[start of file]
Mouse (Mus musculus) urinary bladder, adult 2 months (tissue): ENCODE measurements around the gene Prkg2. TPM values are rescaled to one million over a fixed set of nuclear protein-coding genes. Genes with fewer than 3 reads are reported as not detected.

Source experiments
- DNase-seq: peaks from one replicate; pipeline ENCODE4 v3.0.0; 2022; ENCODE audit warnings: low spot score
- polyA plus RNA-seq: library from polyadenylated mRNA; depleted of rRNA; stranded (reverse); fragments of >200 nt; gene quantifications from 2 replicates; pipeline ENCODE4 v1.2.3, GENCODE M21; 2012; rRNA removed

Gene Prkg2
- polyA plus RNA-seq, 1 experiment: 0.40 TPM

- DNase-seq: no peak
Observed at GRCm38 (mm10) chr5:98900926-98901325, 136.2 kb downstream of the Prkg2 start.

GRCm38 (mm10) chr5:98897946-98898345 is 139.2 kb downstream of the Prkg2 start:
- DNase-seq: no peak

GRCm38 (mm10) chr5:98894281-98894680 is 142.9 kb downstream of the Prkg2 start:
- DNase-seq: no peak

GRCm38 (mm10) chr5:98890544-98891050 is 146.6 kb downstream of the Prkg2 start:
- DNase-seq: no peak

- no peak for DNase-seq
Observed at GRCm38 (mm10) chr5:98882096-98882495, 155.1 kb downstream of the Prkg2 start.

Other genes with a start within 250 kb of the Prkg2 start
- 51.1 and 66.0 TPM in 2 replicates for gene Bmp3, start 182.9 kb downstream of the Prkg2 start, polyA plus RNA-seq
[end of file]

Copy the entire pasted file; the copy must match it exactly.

Mouse (Mus musculus) urinary bladder, adult 2 months (tissue): ENCODE measurements around the gene Prkg2. TPM values are rescaled to one million over a fixed set of nuclear protein-coding genes. Genes with fewer than 3 reads are reported as not detected.

Source experiments
- DNase-seq: peaks from one replicate; pipeline ENCODE4 v3.0.0; 2022; ENCODE audit warnings: low spot score
- polyA plus RNA-seq: library from polyadenylated mRNA; depleted of rRNA; stranded (reverse); fragments of >200 nt; gene quantifications from 2 replicates; pipeline ENCODE4 v1.2.3, GENCODE M21; 2012; rRNA removed

Gene Prkg2
- polyA plus RNA-seq, 1 experiment: 0.40 TPM

- DNase-seq: no peak
Observed at GRCm38 (mm10) chr5:98900926-98901325, 136.2 kb downstream of the Prkg2 start.

GRCm38 (mm10) chr5:98897946-98898345 is 139.2 kb downstream of the Prkg2 start:
- DNase-seq: no peak

GRCm38 (mm10) chr5:98894281-98894680 is 142.9 kb downstream of the Prkg2 start:
- DNase-seq: no peak

GRCm38 (mm10) chr5:98890544-98891050 is 146.6 kb downstream of the Prkg2 start:
- DNase-seq: no peak

- no peak for DNase-seq
Observed at GRCm38 (mm10) chr5:98882096-98882495, 155.1 kb downstream of the Prkg2 start.

Other genes with a start within 250 kb of the Prkg2 start
- 51.1 and 66.0 TPM in 2 replicates for gene Bmp3, start 182.9 kb downstream of the Prkg2 start, polyA plus RNA-seq